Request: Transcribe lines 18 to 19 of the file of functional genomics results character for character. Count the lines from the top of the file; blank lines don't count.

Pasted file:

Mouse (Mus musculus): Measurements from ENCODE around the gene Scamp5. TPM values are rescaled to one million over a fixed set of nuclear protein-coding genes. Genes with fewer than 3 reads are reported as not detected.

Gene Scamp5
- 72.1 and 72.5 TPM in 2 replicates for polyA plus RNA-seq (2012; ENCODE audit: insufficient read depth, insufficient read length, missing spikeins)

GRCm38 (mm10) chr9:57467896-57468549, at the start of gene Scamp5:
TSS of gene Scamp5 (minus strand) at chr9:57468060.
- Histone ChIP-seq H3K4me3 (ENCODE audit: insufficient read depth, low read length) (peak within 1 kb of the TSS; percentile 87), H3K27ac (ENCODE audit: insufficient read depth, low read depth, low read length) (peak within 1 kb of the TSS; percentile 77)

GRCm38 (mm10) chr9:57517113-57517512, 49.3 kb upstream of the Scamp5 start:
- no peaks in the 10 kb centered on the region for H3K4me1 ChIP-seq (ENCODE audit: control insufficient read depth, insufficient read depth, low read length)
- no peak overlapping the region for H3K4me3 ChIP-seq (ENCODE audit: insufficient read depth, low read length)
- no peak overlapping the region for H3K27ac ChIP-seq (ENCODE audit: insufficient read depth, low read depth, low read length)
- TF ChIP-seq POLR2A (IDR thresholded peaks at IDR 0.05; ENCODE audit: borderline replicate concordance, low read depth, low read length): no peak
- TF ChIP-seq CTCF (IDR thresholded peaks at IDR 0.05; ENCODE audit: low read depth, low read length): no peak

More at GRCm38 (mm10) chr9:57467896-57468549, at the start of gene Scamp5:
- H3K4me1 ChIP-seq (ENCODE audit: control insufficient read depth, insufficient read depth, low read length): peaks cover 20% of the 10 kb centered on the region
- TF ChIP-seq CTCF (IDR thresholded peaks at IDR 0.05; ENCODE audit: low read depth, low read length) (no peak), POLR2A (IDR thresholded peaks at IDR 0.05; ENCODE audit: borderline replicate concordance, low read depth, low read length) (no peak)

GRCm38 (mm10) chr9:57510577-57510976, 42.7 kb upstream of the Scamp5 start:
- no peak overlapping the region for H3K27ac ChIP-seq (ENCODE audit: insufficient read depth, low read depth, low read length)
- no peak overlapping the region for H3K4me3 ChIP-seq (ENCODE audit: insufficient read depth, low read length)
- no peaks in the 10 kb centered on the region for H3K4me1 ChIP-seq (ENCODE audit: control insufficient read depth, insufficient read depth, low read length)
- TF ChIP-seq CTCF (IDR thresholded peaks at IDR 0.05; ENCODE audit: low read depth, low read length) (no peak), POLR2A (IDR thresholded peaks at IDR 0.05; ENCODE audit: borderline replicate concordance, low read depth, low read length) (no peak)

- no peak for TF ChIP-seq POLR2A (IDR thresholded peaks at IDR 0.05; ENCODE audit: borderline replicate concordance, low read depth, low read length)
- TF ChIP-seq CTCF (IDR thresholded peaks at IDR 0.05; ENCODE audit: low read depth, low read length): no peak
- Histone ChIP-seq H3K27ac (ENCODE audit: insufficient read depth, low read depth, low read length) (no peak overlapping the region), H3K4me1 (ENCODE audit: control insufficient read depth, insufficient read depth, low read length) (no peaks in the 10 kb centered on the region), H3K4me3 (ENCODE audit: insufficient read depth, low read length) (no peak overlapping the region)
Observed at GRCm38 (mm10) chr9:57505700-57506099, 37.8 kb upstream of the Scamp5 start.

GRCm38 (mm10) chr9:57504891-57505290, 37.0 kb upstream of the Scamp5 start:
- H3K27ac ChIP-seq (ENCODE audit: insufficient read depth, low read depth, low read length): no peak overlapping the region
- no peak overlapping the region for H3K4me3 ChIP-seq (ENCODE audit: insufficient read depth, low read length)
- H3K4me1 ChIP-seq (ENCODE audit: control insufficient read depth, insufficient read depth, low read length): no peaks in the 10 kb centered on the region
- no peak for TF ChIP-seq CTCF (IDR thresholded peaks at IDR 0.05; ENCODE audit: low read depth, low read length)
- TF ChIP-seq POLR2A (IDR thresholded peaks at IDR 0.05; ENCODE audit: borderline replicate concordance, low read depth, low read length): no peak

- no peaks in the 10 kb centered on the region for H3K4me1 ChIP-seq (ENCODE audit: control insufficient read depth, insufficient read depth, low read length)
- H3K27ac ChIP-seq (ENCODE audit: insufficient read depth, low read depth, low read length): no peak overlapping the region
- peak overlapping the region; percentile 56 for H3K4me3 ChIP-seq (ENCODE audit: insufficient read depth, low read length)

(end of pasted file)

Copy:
- no peak overlapping the region for H3K4me3 ChIP-seq (ENCODE audit: insufficient read depth, low read length)
- no peaks in the 10 kb centered on the region for H3K4me1 ChIP-seq (ENCODE audit: control insufficient read depth, insufficient read depth, low read length)